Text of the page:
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Canada’s inflation falls to lowest level since May: Statistics Canada

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Canada’s inflation falls to lowest level since May: Statistics Canada

Canada’s inflation rate fell to the lowest level since May, according to the federal statistics department. The Consumer Price Index, which measures monthly changes of a representative sample of goods and services, declined 0.2 percent in October. At an annualized rate, CPI advanced just 0.7 percent.

Energy prices fell 5.1 percent in October and at an annualized rate of 4.3 percent. Prices increased in five of the eight major components of the Consumer Price Index, with shelter costs rising 1.3 percent from year-ago levels. Food prices rose at an annualized rate of 0.9 percent after a 1.2 percent gain the previous month. Transportation costs decreased 0.1 percent in the 12 months to October.

Gasoline prices were the biggest factor behind the drop, Statistics Canada reported. Clothing and footwear, which declined 0.7 percent from year-ago levels, were also factors.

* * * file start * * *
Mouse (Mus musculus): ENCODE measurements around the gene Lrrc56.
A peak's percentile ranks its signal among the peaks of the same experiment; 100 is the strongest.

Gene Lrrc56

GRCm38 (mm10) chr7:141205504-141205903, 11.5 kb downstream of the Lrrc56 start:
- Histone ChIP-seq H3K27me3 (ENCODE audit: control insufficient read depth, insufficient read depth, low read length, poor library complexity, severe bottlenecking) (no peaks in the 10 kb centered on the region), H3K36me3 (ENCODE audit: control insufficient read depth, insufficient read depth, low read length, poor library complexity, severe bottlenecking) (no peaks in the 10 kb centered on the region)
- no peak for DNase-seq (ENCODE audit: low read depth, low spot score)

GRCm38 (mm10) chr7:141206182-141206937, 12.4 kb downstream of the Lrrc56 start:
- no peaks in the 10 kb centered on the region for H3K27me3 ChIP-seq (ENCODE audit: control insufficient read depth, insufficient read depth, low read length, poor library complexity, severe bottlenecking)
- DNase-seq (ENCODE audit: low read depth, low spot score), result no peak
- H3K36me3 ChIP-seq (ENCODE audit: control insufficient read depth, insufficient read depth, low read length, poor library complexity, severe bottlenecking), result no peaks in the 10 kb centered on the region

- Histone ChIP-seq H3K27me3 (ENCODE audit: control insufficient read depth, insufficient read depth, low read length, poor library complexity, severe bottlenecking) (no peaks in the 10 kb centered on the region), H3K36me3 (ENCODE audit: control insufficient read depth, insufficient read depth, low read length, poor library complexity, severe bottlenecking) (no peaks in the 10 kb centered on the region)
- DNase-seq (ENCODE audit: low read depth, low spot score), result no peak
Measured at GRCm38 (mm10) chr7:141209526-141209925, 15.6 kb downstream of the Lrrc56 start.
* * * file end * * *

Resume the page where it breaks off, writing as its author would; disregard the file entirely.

“Lower gasoline prices were a factor in all provinces in October, with Saskatchewan (-8.6 percent) recording the largest year-over-year decrease and Ontario (01.8 percent) posting the smallest,” according to the federal statistics department.

On a provincial level, Quebec posted the smallest year-over-year price increase. Consumer prices rose at an annualized rate of 0.8 percent in New Brunswick. Saskatchewan posted a 1.5 percent gain in consumer prices compared to year-ago levels, with a 4.9 percent gain in passenger vehicles over the same period.

Retail sales rose for the third consecutive month in September, with gains concentrated in six of the 11 retail subsectors. Retail sales advanced 1 percent to $40.7 billion. Growth was however entirely dependent on motor vehicles and parts dealers, which rose 4.1 percent. Retail sales excluding automobiles were flat in September.

“A very stretched consumer is somehow finding the room in a slowing job growth, rising rates, and weak credit growth environment to keep on spending at a decent clip,” said Derek Holt and Dov Zigler of Scotiabank.

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